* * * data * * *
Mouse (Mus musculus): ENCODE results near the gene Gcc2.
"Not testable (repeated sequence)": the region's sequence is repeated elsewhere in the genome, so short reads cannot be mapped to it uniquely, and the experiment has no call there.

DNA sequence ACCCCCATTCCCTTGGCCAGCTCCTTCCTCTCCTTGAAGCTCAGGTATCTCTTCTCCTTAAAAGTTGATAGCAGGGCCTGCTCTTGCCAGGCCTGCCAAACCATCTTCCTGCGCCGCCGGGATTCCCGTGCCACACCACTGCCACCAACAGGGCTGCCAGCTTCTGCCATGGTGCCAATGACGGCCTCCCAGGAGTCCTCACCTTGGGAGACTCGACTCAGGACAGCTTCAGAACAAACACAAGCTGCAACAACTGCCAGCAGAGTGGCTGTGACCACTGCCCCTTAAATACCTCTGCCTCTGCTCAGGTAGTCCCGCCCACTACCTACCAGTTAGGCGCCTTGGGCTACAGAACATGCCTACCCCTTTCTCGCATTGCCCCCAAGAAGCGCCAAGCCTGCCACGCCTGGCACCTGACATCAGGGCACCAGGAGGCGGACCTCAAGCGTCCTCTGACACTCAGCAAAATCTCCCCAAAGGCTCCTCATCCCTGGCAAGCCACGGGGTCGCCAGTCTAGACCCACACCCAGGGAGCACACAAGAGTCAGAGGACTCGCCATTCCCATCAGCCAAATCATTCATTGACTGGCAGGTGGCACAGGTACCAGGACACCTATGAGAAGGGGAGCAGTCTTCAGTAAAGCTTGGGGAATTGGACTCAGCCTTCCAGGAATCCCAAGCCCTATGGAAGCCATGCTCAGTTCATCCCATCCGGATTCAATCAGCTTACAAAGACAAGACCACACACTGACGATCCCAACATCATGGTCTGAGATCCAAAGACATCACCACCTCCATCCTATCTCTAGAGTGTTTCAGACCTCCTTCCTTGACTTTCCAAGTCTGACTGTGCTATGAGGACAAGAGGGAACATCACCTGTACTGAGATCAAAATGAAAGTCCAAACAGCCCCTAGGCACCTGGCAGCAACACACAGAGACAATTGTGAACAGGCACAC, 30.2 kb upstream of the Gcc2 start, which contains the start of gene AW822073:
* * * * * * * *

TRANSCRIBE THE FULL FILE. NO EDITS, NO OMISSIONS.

Mouse (Mus musculus): ENCODE results near the gene Gcc2.
"Not testable (repeated sequence)": the region's sequence is repeated elsewhere in the genome, so short reads cannot be mapped to it uniquely, and the experiment has no call there.

DNA sequence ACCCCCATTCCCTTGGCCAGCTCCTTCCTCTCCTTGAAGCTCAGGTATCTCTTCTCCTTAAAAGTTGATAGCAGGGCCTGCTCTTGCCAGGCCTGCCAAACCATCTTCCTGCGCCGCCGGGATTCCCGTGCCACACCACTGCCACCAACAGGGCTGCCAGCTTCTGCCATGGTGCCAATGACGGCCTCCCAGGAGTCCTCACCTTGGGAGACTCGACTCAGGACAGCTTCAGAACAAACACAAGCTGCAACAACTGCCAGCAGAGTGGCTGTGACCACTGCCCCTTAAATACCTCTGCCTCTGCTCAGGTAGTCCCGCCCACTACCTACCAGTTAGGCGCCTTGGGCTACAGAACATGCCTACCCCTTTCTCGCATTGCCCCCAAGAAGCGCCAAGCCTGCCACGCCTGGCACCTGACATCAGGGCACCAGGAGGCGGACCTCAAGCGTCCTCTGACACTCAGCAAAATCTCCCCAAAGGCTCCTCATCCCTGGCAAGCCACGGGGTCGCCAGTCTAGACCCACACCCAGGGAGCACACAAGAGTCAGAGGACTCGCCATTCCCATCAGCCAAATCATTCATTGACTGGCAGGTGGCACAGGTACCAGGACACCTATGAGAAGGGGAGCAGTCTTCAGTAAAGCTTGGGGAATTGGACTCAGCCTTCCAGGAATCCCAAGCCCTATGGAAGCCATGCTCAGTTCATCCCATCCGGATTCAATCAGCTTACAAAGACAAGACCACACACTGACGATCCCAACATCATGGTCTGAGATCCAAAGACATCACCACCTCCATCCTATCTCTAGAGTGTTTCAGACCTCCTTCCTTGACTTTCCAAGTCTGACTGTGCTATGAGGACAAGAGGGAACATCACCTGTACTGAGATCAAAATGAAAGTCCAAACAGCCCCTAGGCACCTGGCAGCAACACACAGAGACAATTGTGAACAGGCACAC, 30.2 kb upstream of the Gcc2 start, which contains the start of gene AW822073: